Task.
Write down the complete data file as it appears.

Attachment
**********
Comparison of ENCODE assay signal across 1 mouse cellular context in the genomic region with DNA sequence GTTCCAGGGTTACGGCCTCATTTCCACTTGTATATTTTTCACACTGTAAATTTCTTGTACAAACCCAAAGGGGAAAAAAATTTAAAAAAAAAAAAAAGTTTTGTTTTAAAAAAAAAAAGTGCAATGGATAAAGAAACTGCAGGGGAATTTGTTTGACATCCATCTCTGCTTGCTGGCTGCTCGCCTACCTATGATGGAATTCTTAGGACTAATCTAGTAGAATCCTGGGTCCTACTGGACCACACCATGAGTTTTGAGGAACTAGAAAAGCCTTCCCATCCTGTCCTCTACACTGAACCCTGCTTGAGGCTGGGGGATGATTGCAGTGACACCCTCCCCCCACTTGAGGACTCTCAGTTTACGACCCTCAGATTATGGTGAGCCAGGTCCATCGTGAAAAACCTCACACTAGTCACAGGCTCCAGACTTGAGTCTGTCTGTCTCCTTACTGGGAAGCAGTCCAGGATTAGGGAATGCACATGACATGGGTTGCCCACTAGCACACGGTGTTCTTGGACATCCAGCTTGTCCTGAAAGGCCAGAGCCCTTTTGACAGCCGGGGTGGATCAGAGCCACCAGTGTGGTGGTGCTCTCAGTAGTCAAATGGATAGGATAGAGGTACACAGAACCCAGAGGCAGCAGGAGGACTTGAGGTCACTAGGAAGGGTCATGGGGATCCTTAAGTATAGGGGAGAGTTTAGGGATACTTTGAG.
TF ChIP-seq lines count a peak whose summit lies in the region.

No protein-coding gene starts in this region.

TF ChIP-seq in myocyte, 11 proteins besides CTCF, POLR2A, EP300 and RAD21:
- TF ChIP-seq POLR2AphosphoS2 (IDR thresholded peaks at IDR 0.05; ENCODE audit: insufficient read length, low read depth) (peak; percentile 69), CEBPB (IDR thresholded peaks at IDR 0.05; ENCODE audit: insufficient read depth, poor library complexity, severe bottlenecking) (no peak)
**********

Comparison of ENCODE assay signal across 1 mouse cellular context in the genomic region with DNA sequence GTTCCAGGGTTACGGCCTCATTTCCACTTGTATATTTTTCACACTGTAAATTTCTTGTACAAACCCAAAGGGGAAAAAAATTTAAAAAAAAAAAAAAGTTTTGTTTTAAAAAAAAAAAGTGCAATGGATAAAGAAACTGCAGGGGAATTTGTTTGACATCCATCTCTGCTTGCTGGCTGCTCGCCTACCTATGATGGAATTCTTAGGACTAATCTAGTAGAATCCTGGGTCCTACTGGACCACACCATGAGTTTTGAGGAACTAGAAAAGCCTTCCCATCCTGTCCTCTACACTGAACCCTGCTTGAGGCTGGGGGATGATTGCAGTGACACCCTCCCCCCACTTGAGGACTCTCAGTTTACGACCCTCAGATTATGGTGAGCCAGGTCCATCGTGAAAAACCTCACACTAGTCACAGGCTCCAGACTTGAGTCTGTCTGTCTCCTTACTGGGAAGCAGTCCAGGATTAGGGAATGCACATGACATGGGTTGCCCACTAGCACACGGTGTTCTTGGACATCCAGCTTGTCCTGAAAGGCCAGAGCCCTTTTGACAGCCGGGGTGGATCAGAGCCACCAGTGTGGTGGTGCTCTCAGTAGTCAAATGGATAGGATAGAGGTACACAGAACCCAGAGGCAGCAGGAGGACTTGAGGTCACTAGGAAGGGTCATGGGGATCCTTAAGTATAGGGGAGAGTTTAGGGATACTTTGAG.
TF ChIP-seq lines count a peak whose summit lies in the region.

No protein-coding gene starts in this region.

TF ChIP-seq in myocyte, 11 proteins besides CTCF, POLR2A, EP300 and RAD21:
- TF ChIP-seq POLR2AphosphoS2 (IDR thresholded peaks at IDR 0.05; ENCODE audit: insufficient read length, low read depth) (peak; percentile 69), CEBPB (IDR thresholded peaks at IDR 0.05; ENCODE audit: insufficient read depth, poor library complexity, severe bottlenecking) (no peak)